Rwandan 2011 Trip Reflections

by Debby Tripp

July 7, 2011 was the start of my third trip to Rwanda. Being a REACH supporter and REACH USA board member, I was already anticipating seeing friends, looking forward to the international REACH boards meeting together at the Center for Unity and Peace and the sense of returning home, which I always receive, the moment my feet touch the tarmac at the Kigali airport.

This trip was unique for a number of reasons. One of our daughters, Lauren, joined me. I could not only enjoy all the people, events, the continued healing which occurs through the efforts of the REACH Rwanda organization, but I could experience Rwanda fresh through Lauren’s eyes and heart.

As I said, this trip was unique. It was the fifteenth anniversary of the ministry of Rev. Philbert Kalisa, the founder of REACH Rwanda, which stands for “Reconciliation, Evangelism and Christian Healing.” All the supporting REACH boards from Rwanda, the United Kingdom and America met together, along with a group from Japan, who represent “Japan International Food for the Hungry.” A sense of united purpose resulted from our group meetings and celebration.

We traveled to see how the various churches and groups were doing. All receive REACH Rwanda’s sponsorship and ministry (many of whom had participated in earlier healing prayer seminars offered by the Amazing Love Healing ministry over the past several years). It was very apparent that a tremendous amount of healing had occurred. The victims of the genocide who had been so terribly wounded emotionally, physically and economically were living and contributing to the vitality of their churches and villages; the very fabric of life had shifted. God was so present. The people, whom we saw and met with, this visit, were transformed. Trust had been restored. Their eyes no longer looked at what was lost in the genocide, but were looking to contribute, to serve and to live with a new found zest for the life which God, through REACH Rwanda and other avenues, is providing! The dramatic difference was a meaningful testament to God’s healing power, working through those who are willing to be His vessels. Churches were full of both genocide survivors and released prisoners, who have reconciled and live together in peace. Many of the released perpetrators have built homes for the survivors, and in doing so, have become extended family to the home owners. The difference in attitude, facial expression and joy were both visible and tangible. The dance groups, soccer teams, and choirs (all sponsored by REACH) revealed newfound confidence, delight and, most important, joy and purpose.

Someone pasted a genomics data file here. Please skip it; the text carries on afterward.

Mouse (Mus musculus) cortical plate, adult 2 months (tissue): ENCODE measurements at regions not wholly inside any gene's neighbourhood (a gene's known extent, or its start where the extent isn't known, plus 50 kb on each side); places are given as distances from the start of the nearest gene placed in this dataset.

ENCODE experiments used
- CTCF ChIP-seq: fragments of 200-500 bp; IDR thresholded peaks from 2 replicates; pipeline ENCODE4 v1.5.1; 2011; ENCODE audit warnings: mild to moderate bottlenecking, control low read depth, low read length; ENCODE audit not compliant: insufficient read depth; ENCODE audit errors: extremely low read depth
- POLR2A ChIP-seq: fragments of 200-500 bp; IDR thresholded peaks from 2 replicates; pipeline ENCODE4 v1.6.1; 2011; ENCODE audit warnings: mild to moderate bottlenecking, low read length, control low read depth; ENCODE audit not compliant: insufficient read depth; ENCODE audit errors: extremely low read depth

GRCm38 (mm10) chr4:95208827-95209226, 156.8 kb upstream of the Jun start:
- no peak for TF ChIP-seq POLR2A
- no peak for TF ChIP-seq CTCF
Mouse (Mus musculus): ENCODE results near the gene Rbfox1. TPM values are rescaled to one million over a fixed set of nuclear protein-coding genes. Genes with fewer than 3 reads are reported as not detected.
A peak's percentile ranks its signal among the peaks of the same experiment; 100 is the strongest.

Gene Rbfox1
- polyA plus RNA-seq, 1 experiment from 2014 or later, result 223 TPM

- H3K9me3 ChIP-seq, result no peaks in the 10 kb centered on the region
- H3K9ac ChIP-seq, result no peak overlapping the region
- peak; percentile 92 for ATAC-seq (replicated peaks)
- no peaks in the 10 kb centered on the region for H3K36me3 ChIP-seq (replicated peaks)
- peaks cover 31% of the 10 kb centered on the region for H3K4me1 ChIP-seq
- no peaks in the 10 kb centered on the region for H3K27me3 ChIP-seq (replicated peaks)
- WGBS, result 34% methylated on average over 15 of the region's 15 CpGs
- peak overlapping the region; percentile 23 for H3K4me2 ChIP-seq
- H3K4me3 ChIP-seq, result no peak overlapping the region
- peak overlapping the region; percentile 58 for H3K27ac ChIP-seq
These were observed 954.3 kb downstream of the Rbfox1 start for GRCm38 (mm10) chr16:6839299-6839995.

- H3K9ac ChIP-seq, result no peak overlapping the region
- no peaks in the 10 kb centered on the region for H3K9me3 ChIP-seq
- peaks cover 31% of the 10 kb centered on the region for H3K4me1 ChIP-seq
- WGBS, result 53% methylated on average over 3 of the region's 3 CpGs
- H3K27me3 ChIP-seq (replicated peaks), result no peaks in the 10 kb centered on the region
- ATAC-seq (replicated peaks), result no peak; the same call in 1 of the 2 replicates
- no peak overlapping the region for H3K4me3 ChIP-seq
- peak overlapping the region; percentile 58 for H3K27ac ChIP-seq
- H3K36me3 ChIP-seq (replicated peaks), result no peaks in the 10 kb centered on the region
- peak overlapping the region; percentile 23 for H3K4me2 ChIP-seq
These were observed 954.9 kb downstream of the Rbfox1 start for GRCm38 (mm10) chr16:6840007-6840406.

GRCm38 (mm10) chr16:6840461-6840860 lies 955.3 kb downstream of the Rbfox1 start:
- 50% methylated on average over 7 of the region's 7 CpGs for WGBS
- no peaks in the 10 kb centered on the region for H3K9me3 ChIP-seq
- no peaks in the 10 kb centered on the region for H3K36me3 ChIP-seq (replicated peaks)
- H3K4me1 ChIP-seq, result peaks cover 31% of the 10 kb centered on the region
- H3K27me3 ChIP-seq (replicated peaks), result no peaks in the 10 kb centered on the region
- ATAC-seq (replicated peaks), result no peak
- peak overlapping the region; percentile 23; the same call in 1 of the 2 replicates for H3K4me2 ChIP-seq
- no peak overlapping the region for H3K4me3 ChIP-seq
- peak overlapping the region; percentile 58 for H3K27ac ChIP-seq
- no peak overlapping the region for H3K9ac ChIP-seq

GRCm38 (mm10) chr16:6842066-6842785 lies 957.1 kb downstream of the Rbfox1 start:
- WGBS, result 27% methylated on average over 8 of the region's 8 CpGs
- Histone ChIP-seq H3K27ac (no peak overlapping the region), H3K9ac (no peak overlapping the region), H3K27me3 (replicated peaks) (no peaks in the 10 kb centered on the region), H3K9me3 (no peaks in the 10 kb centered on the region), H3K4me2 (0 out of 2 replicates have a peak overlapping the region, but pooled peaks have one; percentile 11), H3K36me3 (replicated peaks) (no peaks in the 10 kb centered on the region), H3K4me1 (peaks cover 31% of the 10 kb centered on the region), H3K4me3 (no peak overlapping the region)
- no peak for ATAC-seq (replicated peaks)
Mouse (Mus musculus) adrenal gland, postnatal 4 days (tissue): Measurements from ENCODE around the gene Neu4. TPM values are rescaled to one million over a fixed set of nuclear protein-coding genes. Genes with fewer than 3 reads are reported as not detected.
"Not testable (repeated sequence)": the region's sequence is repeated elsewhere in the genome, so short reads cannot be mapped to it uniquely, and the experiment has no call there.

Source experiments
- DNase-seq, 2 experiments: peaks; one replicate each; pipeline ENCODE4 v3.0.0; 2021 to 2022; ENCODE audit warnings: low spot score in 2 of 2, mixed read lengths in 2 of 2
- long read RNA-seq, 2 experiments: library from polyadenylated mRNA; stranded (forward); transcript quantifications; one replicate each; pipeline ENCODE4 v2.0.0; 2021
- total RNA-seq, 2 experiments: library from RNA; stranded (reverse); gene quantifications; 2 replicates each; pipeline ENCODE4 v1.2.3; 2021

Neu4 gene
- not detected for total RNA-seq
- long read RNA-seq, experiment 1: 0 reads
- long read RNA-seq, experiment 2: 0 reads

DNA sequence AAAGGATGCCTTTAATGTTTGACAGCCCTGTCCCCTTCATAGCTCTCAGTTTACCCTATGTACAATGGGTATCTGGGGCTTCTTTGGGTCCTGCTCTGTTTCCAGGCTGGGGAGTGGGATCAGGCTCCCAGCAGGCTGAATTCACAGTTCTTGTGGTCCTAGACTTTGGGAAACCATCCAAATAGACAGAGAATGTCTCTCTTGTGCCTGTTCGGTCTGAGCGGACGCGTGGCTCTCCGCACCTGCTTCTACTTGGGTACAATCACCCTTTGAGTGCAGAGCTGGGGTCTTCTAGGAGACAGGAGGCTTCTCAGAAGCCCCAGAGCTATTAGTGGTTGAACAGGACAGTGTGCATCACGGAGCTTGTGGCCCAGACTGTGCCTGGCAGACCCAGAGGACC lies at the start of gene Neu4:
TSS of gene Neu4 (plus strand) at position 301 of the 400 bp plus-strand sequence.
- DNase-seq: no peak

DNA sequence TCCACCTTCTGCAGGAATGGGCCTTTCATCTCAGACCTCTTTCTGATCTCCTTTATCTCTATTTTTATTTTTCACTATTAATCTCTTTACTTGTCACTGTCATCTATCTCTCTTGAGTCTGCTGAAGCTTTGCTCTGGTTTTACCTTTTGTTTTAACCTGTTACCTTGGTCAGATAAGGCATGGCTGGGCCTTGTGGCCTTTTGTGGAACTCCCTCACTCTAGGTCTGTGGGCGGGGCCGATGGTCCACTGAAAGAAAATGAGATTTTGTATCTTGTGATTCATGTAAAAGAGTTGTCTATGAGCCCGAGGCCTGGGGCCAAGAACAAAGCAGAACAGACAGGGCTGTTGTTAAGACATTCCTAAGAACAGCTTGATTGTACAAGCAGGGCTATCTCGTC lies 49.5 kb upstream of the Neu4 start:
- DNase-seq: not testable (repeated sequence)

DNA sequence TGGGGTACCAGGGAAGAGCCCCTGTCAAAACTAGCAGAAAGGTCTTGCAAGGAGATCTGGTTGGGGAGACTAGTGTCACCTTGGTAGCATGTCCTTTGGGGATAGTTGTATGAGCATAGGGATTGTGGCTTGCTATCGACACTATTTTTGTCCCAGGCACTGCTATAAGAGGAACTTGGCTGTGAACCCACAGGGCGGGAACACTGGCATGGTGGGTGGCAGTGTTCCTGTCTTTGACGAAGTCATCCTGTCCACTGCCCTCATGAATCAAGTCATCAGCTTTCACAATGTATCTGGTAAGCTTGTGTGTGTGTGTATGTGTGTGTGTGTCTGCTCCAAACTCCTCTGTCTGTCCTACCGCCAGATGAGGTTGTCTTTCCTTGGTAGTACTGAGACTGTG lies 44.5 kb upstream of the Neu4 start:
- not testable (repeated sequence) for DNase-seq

Our God is mighty to save, even in the darkest moments. If He healed in Rwanda, with all their challenges and wounds, nothing is too big for the Healer of our souls.

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